| Dypsis (DIP-sis) |
Ambohitsaratelo, Tsiroanomandid, Madagascar. Photo by Dr. John Dransfield, Royal Botanic Gardens, Kew/Palmweb.
Habitat and DistributionEndemic to Madagascar. Known from two sites on the western side of the central high plateaux.
Solitary palm. TRUNK 8-20 m tall, 27-35 cm. in diam., near the crown 20 cm. in diam.; internodes 10-20 cm, grey-brown but distally green, nodal scars pronounced, 4-5 cm; crownshaft grey-green, covered in white wax. LEAVES tristichous, 6-11 in the crown, porrect to spreading; sheath grey-green, white-waxy, 80-157 cm, without auricles; petiole 25-35 cm long, channelled, densely scaly, 5.5-6 x 4.5-5 cm. in diam.; rachis about 3.1 m, in mid-leaf about 3.5 cm wide; pinnae 80-172 on each side of the rachis, in groups of 3-9 and fanned within the groups, stiff with the distal 1/3 pendulous, the proximal 80-93 x 1.7-2.1 cm, median 102-110 x 2-3.5 cm, distal 15-43 x 0.8-1.8 cm, main vein 1, plus thickened margins, with few ramenta to 8 mm long, otherwise glabrous, apices unequally bifid, attenuate. INFLORESCENCE infrafoliar, branched to 3 orders, spreading, 85-130 x 90-100 cm; peduncle 18-40 cm, about 10 x 6 cm. in diam., glabrous; prophyll about 72 x 20 cm, borne at about 11 cm above the base of the peduncle, erect, split over its length; peduncular bract deciduous, inserted at 18 cm from the base of the peduncle, 87 cm long, 24 cm wide, closed for its distal 7 cm beak; rachis with about 27 branched and 13 unbranched first order branches, these proximally 3.4-4 x 1.4-1.5 cm. in diam.; rachis bracts to 7 mm long; rachillae spreading-pendulous, cream, 10-37 cm long, 3.5-5 mm. in diam., glabrous. (J. Dransfield and H. Beentje. 1995)/Palmweb. Editing by edric.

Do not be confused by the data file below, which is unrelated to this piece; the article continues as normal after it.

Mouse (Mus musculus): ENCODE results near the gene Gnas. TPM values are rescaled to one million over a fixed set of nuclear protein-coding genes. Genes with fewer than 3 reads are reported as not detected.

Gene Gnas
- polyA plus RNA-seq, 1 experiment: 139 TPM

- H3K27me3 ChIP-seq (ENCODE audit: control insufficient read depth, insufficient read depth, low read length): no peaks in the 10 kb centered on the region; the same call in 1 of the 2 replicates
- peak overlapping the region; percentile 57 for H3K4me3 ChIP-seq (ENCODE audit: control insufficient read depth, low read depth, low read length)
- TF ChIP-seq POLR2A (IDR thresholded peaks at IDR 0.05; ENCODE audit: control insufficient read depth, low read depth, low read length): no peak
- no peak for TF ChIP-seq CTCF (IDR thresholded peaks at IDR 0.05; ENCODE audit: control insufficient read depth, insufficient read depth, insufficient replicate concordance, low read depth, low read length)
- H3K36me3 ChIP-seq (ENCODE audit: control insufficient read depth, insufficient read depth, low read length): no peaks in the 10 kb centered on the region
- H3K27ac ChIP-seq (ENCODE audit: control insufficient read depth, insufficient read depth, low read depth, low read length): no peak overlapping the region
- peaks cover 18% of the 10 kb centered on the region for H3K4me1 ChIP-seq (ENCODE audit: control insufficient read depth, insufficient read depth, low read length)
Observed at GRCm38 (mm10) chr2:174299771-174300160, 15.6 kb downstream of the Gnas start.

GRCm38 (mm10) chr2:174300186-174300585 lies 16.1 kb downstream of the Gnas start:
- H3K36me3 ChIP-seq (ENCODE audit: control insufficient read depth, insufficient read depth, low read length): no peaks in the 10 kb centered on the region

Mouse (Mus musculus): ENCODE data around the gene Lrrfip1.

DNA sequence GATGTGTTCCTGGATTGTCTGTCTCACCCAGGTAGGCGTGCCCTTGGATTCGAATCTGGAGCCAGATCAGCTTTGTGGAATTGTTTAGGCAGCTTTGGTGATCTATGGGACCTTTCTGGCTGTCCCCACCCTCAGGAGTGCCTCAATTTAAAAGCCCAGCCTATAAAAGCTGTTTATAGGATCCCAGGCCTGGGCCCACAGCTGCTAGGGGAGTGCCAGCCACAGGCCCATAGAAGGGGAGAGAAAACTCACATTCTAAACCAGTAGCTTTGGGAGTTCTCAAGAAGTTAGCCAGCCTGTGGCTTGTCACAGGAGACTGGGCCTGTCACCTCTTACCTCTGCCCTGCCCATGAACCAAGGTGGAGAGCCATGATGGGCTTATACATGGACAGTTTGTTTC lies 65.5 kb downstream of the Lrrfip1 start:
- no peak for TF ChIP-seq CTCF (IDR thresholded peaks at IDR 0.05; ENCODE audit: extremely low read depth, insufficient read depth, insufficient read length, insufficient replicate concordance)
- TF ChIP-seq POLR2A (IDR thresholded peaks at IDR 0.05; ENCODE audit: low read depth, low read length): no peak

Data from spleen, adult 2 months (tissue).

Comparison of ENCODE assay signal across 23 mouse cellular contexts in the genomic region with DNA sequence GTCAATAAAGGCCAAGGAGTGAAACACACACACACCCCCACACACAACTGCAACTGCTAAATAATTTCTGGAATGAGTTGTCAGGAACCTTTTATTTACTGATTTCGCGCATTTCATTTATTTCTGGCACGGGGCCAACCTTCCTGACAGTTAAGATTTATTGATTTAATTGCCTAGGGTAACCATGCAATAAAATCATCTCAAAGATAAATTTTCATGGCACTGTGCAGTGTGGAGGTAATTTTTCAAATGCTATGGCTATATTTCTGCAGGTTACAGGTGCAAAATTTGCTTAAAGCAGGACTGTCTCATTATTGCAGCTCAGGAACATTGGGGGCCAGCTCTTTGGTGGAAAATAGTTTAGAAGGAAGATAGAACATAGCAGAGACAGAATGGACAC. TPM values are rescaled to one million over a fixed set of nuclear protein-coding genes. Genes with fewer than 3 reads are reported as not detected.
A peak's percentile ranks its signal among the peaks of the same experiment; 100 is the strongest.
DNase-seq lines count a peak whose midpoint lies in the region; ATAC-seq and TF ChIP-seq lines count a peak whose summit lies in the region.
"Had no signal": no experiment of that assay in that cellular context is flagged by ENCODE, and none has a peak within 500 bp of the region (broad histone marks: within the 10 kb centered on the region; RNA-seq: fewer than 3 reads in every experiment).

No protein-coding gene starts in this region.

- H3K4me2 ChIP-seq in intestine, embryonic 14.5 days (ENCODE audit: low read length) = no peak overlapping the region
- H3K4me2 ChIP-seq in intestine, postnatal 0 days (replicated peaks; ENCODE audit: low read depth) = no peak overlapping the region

Cold Hardiness Zone: 10a
Comments and Curiosities
Dypsis Sp. 'Jurassic Park' has a homogeneous endosperm in the seed and Dypsis oropedionis is ruminate. The palms look similar but are a different species. (J.D. Andersen Nursery, Hawaii.)
Although the material of this palm is incomplete, it needs a name; it is clearly distinct, and severely threatened. The specific name is Greek for 'of the plateau', referring to the habitat. (J. Dransfield and H. Beentje. 1995)/Palmweb.
Conservation: Critical. Numbers within the two sites were low; both populations are without real protection, with their habitat under serious threat from annual fires as well as tree-cutting. (J. Dransfield and H. Beentje. 1995)/Palmweb.
A tall and beautiful palm of the eastern central high plateaux on Madagascar, where it grows in remnants of dry evergreen forest between 1100 and 1500 m (3600 to 4900 ft.). Like so many Madagascar palms, it is critically endangered and its only chance for survival may lie in cultivation. It has a slender, ringed trunk and a spreading crown of large, densely plumose leaves. Due to its high altitude habitat it should prove to be well adapted to warm temperate as well as tropical climates and should not be harmed by an occasional freeze. D. oropedionis is a new introduction to cultivation and has the most promising prospects of becoming a hugely popular, easy and fast growing landscaping palm that would lend itself very well to commercial production. (RPS.com)
This is a tillering palm, it exhibits saxophone style root growth (it has a heel), keep top third of heel above soil elevation!
- Glossary of Palm Terms
- MODERN BOTANICAL LATIN
- "Just To Be Clear"
- THE SAXOPHONE STYLE ROOT GROWTH (HEEL)
Phonetic spelling of Latin names by edric.
Special thanks to Geoff Stein, (Palmbob) for his hundreds of photos.
Special thanks to Palmweb.org, Dr. John Dransfield, Dr. Bill Baker & team, for their volumes of information and photos.
Glossary of Palm Terms; Based on the glossary in Dransfield, J., N.W. Uhl, C.B. Asmussen-Lange, W.J. Baker, M.M. Harley & C.E. Lewis. 2008. Genera Palmarum - Evolution and Classification of the Palms. Royal Botanic Gardens, Kew. All images copyright of the artists and photographers (see images for credits).
Dransfield, J. & Beentje, H. 1995. The Palms of Madagascar. Royal Botanic Gardens, Kew and The International Palm Society.
Many Special Thanks to Ed Vaile for his long hours of tireless editing and numerous contributions.